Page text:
Just about to head into the Caribbean

After 9 days at anchor in La Playita anchorage being tossed around constantly by freighters' wake, pilot boats' wake and just about everyone else who wanted to make the cheapskate yachties unconfortable we got our clearance to go through the canal. We found 3 line handlers to help us, one person per 'corner' line of the boat. A couple we met in the anchorage Sherrell and Eric on the SV Saranah and Jim from SV Gem. They were such good workers and obviously enjoyed the experience as much as we did.
It was a very long day, we got up at 0430 hrs, met with our 'advisor' who came aboard at 0630, locked in to the first lock at 0900, locked out at about 1800 hrs and dropped off our advisor Ivan at 1900 on the flats, which are on the other side of the northern Panama channel, headed over to the other side of the channel to hopefully find room in the only marina left standing, Shelter Bay Marina.
We ducked through all of the hazardous material freighters in the dark, but…

Islands of Panama - 4th March

Islands of Panama 4th March

Last entry in blog – 21st February – God that seems like such a long time ago, in miles its about 400, in experience it seems like 2000, some good and some bad.
We left Jimenez, our last stop in Costa Rica, heading for Panama, first intended stop Isla Parida, we had a fairly uneventful night trip, mostly motor sailing. There were a couple of anchorages to choose from around the island, but its always a bit of a crap shoot as to what the wind will do after dropping anchor. We chose the first anchorage and got tossed around most of the night. Glad to leave in the morning at 1030 heading for Isla Secas. We were actually having a great sail with 1 reef in the main and full headsail and mizzen, a good beamer doing 5 knots for a few hours, then we hit a pretty wide channel between an island whose name I have forgotten and Isla Coiba, a huge island housing 3 penal colonies and lots of wildlife. Not sure if the prisoners are aloud to interact with the eco-tou…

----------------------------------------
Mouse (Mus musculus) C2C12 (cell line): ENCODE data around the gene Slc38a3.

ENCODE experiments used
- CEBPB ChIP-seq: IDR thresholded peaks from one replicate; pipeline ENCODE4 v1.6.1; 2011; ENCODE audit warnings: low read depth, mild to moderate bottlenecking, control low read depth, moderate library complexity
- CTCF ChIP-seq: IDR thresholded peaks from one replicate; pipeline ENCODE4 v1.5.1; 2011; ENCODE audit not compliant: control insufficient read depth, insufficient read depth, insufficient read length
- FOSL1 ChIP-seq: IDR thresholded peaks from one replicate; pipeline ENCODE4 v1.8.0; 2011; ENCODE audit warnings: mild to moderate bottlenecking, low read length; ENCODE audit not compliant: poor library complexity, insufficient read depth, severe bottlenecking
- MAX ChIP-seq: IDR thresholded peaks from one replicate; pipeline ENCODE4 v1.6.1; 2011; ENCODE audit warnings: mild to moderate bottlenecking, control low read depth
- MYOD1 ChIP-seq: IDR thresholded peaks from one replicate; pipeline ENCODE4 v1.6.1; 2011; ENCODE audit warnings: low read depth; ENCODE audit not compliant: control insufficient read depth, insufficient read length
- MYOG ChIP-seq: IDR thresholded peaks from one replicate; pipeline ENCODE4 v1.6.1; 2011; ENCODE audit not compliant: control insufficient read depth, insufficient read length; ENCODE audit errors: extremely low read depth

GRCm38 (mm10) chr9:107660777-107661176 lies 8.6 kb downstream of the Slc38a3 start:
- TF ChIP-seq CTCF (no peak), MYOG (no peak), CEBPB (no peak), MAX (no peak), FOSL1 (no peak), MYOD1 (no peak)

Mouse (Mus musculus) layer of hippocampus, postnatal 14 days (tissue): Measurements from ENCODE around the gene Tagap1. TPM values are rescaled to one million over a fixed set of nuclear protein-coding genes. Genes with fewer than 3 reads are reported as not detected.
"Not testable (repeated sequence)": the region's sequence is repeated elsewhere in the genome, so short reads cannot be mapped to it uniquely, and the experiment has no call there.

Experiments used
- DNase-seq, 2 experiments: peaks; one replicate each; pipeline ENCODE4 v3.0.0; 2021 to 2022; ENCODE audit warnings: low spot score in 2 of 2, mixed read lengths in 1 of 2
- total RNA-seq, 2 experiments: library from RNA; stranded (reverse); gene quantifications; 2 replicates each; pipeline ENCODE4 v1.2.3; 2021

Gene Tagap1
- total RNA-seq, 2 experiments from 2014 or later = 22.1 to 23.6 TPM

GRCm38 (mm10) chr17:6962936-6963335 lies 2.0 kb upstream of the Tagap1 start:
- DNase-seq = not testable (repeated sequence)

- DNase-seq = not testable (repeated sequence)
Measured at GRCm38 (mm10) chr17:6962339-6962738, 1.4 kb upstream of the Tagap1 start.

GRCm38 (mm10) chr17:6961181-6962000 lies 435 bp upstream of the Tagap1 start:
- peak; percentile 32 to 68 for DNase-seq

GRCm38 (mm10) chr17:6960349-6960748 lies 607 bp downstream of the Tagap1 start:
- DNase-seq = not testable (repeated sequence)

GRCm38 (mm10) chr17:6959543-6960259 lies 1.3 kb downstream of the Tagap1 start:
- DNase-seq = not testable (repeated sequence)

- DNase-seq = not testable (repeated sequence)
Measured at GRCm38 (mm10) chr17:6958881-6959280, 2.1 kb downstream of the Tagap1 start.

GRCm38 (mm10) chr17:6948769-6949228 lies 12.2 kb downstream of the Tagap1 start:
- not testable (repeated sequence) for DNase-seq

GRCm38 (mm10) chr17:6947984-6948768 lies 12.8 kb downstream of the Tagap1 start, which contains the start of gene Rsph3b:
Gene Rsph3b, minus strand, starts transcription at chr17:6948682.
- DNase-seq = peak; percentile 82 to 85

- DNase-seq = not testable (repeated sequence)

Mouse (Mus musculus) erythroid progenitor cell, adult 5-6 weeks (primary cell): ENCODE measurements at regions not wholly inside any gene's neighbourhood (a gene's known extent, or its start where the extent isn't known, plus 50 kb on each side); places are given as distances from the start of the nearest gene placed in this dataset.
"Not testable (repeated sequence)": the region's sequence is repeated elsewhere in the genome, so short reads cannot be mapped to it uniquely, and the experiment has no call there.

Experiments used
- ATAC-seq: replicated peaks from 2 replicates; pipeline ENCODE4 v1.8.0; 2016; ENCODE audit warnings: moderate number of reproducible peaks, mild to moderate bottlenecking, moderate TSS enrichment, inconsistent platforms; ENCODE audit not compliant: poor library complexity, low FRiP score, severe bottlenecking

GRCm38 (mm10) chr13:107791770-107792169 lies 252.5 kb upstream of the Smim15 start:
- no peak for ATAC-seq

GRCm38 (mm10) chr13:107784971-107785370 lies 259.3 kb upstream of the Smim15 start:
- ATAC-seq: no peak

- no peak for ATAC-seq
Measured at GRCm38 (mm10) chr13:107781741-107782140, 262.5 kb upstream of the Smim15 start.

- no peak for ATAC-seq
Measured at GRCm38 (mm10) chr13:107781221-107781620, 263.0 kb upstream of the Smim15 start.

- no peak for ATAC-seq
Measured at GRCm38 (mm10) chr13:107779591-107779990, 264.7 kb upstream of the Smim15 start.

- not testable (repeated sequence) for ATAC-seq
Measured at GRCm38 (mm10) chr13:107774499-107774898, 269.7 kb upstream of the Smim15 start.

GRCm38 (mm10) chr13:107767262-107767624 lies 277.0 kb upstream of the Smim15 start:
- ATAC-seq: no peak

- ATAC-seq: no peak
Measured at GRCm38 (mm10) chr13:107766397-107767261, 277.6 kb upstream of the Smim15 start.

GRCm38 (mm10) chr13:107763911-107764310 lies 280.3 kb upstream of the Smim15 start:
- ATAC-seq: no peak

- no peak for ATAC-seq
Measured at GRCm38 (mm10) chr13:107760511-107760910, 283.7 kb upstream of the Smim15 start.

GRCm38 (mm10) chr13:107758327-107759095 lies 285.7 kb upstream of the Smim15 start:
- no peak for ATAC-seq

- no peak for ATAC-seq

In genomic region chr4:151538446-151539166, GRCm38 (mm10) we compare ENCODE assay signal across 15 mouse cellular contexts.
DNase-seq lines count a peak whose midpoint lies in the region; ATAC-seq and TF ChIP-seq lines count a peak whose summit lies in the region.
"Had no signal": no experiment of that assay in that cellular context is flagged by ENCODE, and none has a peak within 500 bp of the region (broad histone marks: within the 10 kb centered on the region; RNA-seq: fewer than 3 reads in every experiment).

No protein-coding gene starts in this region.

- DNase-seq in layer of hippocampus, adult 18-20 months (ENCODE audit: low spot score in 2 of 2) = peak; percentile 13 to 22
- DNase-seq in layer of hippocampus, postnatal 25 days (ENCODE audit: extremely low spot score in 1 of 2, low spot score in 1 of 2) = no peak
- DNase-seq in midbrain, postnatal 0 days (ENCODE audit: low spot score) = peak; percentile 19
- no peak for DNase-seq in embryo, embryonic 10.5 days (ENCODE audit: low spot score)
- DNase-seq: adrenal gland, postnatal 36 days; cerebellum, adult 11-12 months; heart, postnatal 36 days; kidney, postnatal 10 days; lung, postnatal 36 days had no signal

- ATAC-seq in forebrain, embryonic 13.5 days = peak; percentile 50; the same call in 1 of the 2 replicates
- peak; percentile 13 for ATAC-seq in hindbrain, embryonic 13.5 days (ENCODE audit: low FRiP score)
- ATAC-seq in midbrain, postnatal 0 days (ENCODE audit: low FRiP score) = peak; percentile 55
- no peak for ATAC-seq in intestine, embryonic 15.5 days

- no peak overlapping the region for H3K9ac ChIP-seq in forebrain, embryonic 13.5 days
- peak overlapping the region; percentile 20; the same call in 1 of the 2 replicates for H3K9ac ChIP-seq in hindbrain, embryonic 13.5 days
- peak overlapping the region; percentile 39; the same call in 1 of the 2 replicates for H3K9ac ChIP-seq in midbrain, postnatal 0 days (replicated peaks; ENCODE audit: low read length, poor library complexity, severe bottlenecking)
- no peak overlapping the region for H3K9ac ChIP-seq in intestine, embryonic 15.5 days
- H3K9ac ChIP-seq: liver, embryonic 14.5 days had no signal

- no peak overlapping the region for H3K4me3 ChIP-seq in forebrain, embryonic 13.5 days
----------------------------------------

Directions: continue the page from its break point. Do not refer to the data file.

Jimenez - Las stop in Costa Rica

Last stop in Costa Rica – Jimenez

As we wanted to leave Costa Rica for Panama during the night, timing our arrival in Isla Parida around mid-day, we sailed across Gulfo Dulce from Golfito to Jimenez, which would give us an open bay to leave rather than the more complicated channel heading out of Golfito.

Our cruising guide told us that we would be welcome at the Parrot Bay Resort who have a great pier and dock where we expected to leave our dinghy. One of their security people came by to let us know that though we could anchor where we were we could not go ashore on their dock as it was privado/private. So we took the dinghy ashore with our lap-top to look for an internet cafĂ©. Landing was easy and we walked in the direction of Parrot Bay Resort, which was very aptly named as we saw many Macaw parrots, the big red green yellow and blue parrots that make a helluvalot of noise. We tried to get some video of them. We stood under their trees watching and talking to them. They are ver…